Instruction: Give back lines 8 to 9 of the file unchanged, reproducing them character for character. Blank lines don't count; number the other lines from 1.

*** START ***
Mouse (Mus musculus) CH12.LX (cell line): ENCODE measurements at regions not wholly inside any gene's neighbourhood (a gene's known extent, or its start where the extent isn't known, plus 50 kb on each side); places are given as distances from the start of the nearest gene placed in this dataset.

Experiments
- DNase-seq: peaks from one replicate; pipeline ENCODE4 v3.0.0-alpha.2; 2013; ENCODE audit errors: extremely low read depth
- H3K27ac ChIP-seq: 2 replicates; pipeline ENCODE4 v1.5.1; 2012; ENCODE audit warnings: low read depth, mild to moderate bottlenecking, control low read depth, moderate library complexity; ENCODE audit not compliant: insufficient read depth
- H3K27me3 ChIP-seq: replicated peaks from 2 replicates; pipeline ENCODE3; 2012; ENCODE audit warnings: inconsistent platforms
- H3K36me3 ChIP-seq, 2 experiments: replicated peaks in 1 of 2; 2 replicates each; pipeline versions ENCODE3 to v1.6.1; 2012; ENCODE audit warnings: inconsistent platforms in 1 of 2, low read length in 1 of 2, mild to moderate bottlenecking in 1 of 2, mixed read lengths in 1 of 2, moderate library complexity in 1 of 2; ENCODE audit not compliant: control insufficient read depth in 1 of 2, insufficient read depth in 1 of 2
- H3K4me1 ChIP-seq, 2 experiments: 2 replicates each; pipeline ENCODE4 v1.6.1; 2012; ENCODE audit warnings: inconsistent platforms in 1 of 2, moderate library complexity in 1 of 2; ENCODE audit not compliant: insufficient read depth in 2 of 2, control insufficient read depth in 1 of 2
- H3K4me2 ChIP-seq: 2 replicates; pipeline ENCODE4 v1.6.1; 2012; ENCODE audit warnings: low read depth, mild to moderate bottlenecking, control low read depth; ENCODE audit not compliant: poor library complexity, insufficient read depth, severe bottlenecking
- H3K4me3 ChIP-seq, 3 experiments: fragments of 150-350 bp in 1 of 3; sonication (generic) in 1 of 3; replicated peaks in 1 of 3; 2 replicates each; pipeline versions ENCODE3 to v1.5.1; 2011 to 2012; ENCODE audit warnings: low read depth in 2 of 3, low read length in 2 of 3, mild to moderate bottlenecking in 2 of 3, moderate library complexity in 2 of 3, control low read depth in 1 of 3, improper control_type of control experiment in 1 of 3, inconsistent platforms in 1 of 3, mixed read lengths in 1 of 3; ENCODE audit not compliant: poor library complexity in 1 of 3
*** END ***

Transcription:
- H3K4me2 ChIP-seq: 2 replicates; pipeline ENCODE4 v1.6.1; 2012; ENCODE audit warnings: low read depth, mild to moderate bottlenecking, control low read depth; ENCODE audit not compliant: poor library complexity, insufficient read depth, severe bottlenecking
- H3K4me3 ChIP-seq, 3 experiments: fragments of 150-350 bp in 1 of 3; sonication (generic) in 1 of 3; replicated peaks in 1 of 3; 2 replicates each; pipeline versions ENCODE3 to v1.5.1; 2011 to 2012; ENCODE audit warnings: low read depth in 2 of 3, low read length in 2 of 3, mild to moderate bottlenecking in 2 of 3, moderate library complexity in 2 of 3, control low read depth in 1 of 3, improper control_type of control experiment in 1 of 3, inconsistent platforms in 1 of 3, mixed read lengths in 1 of 3; ENCODE audit not compliant: poor library complexity in 1 of 3